Hydronephrosis | Symptoms and Causes

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What are the symptoms of hydronephrosis?

Most babies with hydronephrosis have no symptoms. Older children may also have no symptoms if they have mild or moderate hydronephrosis, and the condition may disappear on its own.

If your child has moderate to severe hydronephrosis, some symptoms may include:

  • pain in the abdomen
  • pain in the side (flank pain)
  • blood in the urine (hematuria)

A child with hydronephrosis may develop a UTI.  Symptoms of a urinary tract infection can include the following:

  • strong urge to use the bathroom
  • painful urination
  • cloudy urine
  • back pain
  • fever
  • vomiting

If your infant has had multiple urinary tract infections (UTIs) with (or without) a fever, it could indicate some kind of obstruction or reflux in the urinary system. However, UTIs can be difficult to spot in infants: In many cases, multiple, unexplained fevers are the only sign.

Older children may have more recognizable symptoms of UTIs, including a strong urge to urinate, painful urination or cloudy urine. If your child tends to get repeat UTIs, you may want to have him evaluated for possible urinary tract obstruction.

What are the causes of hydronephrosis?

Two types of problems cause hydronephrosis. One is obstruction, where urine is physically prevented from draining out of the kidney. The obstruction, or blockage, can occur at any point in the urinary system from the kidney down to the urethra. The second is reflux, in which urine flows back up into the kidney.

Blockage (obstruction)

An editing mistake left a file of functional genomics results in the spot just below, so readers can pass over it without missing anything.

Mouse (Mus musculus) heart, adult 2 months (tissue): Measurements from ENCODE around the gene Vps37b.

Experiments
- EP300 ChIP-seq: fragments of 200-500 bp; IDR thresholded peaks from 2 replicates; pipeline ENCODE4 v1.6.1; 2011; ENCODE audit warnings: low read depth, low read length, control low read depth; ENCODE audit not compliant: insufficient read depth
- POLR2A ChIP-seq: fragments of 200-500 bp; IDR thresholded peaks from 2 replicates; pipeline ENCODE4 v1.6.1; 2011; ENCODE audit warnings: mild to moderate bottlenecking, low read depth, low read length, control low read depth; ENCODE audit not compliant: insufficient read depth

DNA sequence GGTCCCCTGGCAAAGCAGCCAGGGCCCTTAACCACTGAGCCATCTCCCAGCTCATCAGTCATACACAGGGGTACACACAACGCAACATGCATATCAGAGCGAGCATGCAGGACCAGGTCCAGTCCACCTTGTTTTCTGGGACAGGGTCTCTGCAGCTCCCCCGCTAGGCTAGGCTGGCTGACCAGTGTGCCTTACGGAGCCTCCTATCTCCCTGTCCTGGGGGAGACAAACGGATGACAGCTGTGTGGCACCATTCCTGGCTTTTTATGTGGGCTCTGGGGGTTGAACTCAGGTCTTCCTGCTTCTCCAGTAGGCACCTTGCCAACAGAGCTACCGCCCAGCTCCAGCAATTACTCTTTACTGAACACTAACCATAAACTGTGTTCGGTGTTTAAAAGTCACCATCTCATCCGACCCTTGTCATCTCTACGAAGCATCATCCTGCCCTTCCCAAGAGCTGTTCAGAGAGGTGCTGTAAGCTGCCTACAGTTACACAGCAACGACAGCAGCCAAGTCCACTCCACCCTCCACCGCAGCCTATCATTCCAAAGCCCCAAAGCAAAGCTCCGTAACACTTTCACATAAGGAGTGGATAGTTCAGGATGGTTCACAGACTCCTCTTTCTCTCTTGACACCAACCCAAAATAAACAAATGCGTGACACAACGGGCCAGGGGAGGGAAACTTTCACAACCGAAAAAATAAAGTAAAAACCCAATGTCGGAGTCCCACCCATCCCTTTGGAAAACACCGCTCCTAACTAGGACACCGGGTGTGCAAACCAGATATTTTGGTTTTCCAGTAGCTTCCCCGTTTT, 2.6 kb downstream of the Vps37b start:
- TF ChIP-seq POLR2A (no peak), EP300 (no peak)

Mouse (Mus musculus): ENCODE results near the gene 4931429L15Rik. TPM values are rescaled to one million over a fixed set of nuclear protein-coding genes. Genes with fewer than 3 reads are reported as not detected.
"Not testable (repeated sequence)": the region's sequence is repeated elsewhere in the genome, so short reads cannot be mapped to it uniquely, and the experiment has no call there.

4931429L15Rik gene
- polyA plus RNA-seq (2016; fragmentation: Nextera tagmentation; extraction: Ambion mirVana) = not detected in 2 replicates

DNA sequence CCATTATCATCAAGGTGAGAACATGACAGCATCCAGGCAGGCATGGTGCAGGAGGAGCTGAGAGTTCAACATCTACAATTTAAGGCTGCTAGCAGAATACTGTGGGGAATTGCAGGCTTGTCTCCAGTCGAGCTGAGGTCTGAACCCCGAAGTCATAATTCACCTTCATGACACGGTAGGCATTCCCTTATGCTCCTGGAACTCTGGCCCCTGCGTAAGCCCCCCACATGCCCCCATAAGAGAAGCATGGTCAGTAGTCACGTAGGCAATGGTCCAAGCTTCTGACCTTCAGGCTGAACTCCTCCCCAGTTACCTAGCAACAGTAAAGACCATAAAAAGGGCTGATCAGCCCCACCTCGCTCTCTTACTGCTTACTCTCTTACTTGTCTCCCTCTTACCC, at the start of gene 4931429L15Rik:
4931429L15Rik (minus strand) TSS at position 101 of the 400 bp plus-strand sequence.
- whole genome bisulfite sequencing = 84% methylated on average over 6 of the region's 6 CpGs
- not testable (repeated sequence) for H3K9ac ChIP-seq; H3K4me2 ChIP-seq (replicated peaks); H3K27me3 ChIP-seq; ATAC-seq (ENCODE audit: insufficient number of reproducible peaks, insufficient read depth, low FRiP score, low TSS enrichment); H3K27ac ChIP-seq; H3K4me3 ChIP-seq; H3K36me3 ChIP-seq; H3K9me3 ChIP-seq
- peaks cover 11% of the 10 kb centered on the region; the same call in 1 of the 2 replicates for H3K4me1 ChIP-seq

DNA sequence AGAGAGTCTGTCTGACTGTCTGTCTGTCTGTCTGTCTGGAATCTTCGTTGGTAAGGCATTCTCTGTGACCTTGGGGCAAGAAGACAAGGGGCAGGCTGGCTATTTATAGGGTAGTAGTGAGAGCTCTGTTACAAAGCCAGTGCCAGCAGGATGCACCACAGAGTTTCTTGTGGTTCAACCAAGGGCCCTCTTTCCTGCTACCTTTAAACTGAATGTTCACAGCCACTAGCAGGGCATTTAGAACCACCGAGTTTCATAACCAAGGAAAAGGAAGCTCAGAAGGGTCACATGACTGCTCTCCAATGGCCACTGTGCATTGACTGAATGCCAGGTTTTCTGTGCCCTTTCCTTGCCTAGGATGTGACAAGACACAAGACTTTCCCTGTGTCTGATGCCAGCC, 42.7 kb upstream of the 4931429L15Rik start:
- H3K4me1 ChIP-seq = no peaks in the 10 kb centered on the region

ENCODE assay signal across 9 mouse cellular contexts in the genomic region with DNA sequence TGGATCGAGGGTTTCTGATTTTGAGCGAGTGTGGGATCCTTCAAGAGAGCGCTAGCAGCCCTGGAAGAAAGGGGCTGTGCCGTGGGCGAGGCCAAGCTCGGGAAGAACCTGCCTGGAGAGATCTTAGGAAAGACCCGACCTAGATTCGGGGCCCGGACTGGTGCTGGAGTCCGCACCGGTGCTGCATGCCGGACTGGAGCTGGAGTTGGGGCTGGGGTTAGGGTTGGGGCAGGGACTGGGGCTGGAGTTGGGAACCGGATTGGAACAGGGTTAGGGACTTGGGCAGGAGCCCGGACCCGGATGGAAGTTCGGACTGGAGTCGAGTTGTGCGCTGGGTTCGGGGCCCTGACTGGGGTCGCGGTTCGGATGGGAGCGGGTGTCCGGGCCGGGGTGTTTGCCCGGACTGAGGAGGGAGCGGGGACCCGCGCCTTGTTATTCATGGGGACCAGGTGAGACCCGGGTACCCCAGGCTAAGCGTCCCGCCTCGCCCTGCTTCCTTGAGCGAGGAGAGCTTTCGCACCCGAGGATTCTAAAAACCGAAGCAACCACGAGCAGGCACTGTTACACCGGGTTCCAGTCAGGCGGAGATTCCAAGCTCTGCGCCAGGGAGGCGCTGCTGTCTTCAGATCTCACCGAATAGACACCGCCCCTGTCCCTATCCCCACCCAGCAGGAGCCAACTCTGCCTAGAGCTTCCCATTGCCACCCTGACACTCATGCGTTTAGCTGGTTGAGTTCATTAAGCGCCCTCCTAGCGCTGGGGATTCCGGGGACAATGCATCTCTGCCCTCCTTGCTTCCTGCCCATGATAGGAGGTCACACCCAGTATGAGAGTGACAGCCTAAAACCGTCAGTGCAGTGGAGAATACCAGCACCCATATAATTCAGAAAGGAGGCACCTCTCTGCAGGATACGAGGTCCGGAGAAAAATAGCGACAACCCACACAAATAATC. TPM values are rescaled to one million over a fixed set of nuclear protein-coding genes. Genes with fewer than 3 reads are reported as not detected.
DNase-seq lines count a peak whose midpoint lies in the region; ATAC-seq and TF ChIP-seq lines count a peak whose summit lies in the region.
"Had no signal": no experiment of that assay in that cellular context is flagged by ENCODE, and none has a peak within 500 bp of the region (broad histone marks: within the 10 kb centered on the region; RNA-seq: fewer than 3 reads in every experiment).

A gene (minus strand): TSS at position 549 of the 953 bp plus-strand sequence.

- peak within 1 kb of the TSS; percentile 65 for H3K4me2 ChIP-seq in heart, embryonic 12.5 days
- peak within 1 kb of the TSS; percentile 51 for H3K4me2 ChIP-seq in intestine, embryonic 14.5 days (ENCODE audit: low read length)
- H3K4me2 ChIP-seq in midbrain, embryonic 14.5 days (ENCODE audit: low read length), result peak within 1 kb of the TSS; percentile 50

• Ureteropelvic junction (UPJ) obstruction: A blockage at the point where the kidney joins the ureter (the thin tube that carries urine to the bladder). A narrowing at the top of the ureter is usually the cause.
  • Ureterovesical junction (UVJ) obstruction: A blockage at the point where the ureter joins the bladder.
  • Posterior urethral valves (PUV): A congenital condition, found only in boys, in which there are abnormal flaps of tissue in the urethra, causing bladder obstruction. This type of obstruction is also associated with vesicoureteral reflux. See below.
  • Ureterocele: A bulge in the ureter that can obstruct part of the kidney and sometimes the bladder.
  • Vesicoureteral reflux (VUR): A backwash of urine that happens when the muscles at the junction of the ureter and bladder aren’t working properly and allow urine to flow back up toward the kidney with bladder filling or emptying.

Other causes of hydronephrosis

  • Ectopic ureter: A rare condition where a ureter doesn’t connect to the bladder in the normal location.
  • Unknown:  In more than half of the children who are prenatally diagnosed with hydronephrosis, the condition resolves itself and the cause is never known.

Hydrophrenosis

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